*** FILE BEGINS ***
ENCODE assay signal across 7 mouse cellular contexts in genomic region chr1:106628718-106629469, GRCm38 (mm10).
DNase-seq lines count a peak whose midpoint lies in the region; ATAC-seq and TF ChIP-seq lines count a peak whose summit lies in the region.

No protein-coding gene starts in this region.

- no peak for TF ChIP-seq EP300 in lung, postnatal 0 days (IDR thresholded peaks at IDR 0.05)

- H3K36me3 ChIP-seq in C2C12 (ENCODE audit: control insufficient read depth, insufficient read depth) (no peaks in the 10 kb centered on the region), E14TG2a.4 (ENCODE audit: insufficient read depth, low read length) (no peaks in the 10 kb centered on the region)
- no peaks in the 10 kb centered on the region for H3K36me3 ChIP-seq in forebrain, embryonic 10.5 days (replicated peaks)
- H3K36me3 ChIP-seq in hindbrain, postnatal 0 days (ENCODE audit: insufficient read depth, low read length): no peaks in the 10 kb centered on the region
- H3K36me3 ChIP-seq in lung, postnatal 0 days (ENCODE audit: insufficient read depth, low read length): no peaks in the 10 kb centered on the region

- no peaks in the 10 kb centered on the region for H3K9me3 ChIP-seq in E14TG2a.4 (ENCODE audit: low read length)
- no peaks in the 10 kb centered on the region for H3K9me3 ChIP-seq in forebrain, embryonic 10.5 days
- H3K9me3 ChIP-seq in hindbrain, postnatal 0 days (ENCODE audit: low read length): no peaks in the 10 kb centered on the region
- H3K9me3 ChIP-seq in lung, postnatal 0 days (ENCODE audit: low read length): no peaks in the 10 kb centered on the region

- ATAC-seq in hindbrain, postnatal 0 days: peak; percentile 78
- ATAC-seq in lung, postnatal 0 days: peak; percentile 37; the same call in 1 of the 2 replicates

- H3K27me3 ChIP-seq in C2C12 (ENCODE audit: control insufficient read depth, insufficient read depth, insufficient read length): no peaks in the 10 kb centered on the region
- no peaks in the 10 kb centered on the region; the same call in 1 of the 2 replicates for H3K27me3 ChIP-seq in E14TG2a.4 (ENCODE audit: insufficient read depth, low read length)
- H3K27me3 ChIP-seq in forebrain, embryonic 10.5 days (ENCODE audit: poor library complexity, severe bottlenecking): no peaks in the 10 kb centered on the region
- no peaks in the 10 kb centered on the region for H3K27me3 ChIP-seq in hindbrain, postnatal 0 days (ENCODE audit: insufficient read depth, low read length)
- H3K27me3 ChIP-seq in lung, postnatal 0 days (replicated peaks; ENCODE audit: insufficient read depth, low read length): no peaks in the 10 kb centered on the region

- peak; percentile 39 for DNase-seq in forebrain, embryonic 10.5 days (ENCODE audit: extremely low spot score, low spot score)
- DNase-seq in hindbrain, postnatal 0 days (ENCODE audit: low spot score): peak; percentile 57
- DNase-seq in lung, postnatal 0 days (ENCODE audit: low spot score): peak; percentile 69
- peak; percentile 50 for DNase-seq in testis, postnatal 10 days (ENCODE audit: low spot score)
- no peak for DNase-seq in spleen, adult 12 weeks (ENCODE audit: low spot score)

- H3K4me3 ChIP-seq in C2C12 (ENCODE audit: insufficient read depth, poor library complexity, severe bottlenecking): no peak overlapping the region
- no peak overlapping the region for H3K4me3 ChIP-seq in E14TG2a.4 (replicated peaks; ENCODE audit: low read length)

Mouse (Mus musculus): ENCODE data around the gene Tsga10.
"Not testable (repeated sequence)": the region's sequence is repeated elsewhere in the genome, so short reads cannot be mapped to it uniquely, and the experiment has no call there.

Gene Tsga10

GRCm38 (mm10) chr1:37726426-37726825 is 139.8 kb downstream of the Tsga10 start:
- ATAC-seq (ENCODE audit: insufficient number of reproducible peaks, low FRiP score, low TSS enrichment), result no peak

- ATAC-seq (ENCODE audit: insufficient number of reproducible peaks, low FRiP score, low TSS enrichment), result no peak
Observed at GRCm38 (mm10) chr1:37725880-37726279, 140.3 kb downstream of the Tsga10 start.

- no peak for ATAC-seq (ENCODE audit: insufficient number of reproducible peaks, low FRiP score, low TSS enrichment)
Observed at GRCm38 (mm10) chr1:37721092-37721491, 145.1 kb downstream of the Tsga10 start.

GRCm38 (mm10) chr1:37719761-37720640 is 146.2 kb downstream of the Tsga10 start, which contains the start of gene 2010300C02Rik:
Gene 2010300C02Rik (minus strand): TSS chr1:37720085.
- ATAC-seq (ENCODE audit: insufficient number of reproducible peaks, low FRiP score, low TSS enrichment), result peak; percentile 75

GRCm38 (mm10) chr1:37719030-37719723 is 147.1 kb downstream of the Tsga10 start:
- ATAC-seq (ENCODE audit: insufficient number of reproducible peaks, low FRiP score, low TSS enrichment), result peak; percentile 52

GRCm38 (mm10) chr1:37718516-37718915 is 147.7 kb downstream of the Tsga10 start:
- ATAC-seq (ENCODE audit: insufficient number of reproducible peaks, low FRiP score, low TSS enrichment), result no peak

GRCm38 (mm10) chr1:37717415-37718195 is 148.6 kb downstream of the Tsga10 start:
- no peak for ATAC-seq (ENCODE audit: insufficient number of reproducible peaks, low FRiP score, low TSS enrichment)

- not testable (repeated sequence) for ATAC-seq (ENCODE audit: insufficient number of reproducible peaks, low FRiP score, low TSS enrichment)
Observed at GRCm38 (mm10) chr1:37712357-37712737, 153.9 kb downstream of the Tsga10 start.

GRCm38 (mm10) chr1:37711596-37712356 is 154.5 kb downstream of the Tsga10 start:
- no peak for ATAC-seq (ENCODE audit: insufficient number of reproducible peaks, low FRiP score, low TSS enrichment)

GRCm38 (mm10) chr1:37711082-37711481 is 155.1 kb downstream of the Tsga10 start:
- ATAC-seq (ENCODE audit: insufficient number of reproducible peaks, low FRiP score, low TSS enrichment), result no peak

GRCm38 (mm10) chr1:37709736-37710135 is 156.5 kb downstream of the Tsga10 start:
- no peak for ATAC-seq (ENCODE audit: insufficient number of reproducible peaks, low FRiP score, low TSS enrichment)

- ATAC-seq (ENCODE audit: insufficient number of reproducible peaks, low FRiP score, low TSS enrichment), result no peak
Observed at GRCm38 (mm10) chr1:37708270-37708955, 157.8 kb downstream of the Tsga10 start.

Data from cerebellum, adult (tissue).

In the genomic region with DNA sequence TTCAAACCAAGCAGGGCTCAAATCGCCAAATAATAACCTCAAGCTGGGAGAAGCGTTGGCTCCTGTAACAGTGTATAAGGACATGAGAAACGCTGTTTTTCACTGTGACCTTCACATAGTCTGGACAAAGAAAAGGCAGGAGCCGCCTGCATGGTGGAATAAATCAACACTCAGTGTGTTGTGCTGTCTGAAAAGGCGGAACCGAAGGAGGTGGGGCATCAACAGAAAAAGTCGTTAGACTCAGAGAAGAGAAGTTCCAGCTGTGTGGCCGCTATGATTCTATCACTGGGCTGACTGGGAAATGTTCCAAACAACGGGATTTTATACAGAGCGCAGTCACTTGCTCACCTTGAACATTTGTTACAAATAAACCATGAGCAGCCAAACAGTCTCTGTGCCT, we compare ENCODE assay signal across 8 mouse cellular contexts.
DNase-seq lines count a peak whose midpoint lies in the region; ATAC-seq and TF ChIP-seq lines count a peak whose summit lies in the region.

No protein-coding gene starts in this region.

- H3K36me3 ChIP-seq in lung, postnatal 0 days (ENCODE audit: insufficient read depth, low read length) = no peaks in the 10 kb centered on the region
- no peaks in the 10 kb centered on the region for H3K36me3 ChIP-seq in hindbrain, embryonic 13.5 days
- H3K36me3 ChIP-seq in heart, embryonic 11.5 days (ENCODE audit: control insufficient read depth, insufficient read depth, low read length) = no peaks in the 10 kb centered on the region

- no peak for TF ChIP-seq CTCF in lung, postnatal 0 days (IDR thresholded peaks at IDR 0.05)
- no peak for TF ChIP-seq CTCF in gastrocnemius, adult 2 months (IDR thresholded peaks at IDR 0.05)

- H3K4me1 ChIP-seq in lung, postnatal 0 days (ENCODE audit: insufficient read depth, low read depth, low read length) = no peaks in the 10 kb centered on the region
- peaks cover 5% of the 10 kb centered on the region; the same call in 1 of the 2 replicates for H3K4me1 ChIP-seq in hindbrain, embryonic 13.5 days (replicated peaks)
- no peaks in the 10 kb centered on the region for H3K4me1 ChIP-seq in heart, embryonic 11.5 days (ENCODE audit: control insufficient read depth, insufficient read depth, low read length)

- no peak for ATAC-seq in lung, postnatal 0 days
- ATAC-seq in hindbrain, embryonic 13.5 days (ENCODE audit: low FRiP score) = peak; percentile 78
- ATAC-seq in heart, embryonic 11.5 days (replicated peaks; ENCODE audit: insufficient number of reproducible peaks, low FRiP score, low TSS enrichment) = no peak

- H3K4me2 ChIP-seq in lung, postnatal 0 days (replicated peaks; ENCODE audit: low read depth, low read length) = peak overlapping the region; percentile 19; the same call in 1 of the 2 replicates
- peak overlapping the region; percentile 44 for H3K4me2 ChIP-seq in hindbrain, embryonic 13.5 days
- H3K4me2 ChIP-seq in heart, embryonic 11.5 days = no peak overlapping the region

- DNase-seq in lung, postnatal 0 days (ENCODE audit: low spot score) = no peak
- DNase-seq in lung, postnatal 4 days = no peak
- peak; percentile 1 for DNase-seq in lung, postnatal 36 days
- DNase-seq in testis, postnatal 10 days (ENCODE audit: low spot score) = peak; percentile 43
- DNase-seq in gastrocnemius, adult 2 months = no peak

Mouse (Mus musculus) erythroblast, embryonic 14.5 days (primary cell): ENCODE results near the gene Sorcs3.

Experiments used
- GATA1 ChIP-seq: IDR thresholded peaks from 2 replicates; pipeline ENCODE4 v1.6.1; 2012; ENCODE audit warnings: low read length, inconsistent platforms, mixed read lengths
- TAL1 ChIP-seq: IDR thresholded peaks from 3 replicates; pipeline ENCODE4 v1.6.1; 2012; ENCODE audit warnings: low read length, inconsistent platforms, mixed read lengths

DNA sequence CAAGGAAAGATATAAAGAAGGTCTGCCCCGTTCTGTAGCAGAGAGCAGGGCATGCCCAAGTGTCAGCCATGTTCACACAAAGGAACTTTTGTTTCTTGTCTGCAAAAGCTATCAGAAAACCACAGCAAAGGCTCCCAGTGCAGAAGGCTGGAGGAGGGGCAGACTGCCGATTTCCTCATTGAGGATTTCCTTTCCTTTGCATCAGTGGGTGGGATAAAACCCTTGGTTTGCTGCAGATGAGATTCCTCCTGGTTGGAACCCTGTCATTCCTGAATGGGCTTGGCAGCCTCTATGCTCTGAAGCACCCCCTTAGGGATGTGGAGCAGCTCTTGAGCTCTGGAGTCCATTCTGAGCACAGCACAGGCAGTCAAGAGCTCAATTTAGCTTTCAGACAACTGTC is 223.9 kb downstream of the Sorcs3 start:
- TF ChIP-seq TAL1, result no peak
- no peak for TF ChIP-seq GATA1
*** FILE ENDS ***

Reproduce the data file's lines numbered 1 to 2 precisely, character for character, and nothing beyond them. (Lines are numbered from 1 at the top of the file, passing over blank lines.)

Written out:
ENCODE assay signal across 7 mouse cellular contexts in genomic region chr1:106628718-106629469, GRCm38 (mm10).
DNase-seq lines count a peak whose midpoint lies in the region; ATAC-seq and TF ChIP-seq lines count a peak whose summit lies in the region.